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“The president ordered you to kill me?” Johnson’s eyes were wide with fear and disbelief.

“After what happened last week, the president has decided this War on Terror is not just a campaign slogan. He’s dealing with the aftermath of the attacks, trying to find the guys who are still at large and make those who helped them pay, and in the midst of all of that he finds out that the CIA’s inspector general has left the country and flown to fucking Caracas, Venezuela, of all places.” Rapp saw the surprise in Johnson’s eyes. “That’s right. Your old buddy Glen Adams.

We’ve been on to him for about a month now. Someone slipped up, he got spooked, and he bolted. Turns out he’s been working for that thug Chavez for the past four years.”

“Hugo Chavez?”

“None other. We started going through his stuff and unfortunately your name was all over the place.”

Johnson swallowed hard.

“That’s how we got on your tail. We didn’t know shit about Sidorov and all these other pet projects you had going.”

“People saw me last night. A lot of people.” Johnson looked up and pointed at Rapp. “And they saw you, too.”

“Russians. All of them. They play by a different set of rules. They respect this.” Rapp waved his gun around. “They know I’ll hunt them down and put a bullet in their head. A guy like Sidorov . . . he has enough problems. The last thing he wants is a guy like me hounding him.”

“Those two security guys,” Johnson said with a “got you” expression on his face. “They were American. They saw me. They saw you drag me out of the club.”

“You mean the two guys from Triple Canopy? The former Special Forces guys? We already talked to them. Gave them the rap sheet on what you’ve been up to. They wanted to know if they could help with the interrogation. I told them I’d see how things went this morning.” Rapp checked his watch. It was six-fifty-six. “You’ve got thirty minutes to convince me that I should stay your execution.”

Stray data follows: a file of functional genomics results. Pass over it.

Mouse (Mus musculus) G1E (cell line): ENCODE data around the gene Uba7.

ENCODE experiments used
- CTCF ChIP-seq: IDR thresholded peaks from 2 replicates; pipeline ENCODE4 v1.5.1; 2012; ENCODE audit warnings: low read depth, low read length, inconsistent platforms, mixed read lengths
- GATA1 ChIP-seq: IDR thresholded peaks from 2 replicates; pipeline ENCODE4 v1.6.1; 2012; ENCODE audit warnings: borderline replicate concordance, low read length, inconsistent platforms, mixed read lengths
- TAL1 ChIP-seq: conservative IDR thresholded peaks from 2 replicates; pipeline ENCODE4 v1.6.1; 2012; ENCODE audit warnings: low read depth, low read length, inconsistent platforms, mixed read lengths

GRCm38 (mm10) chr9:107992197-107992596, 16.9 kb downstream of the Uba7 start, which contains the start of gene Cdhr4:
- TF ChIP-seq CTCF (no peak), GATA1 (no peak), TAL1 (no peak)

Johnson was staring off into the distance with a blank expression on his face.

“Do you understand what I just said?”

“I can’t believe he was working for Hugo Chavez.”

Rapp didn’t show it, but he was smiling inside. Maybe there was a bit of a patriot still in the man. “None of us are too pleased about it. Now did you understand what I just said?”


“I’m not sure you did, so I’m going to make it real clear. The president has told me to kill you. He’s furious that a guy with Adams’s security clearance has defected. Between you and me, he’s horrified that little sausage Chavez is going to parade Adams in front of the cameras. He knows you helped Adams collect a lot of his information.” Rapp shrugged. “He can’t get his hands on Adams, so you’re the next best thing.”

“I didn’t know he was working for Chavez.”

“Max,” Rapp said with a heavy sigh, “I’d like to feel some sympathy for you, but it’s not like you didn’t know you were breaking the law. You climbed into bed with a rat bastard and you were caught. Now . . . the only chance you have of living a minute past seven-thirty is if you put all your cards on the table. I know this won’t be easy for you because you’re a professional liar. You’re going to have to fight your instincts. If I think you’re lying, and trust me, I’ll know when you are, the gun comes out and we do the left foot, right foot thing. Understand?”

“And if I tell you the truth?”

Rapp grinned. “Let’s just say, there are a few people around here who think you’re pretty good at what you do.”

“What’s that suppo

sed to mean?”

“It means, if you are completely honest and you hold nothing back, I might consider letting you live. And if I think I can trust you, I might even give you a job.”

There was a genuine glimmer of hope in his eyes. Johnson sat up a little straighter like a dog ready to please. “All right. I think I understand.”

“Let’s hear it, and remember, no lies.”

“All right . . . about six months ago Glen came to me and explained his suspicions about what you and Irene were up to. He said that I was the only one who would understand his situation. That if you were going to catch someone who was breaking the law, you couldn’t fight fair. You had to be willing to break the rules yourself.”

“And you agreed,” Rapp said in a reasonable tone, wanting to help him along.

“Yes.” Johnson started to speak but stopped.

“Fight it,” Rapp said. “Your only chance is to tell the truth.”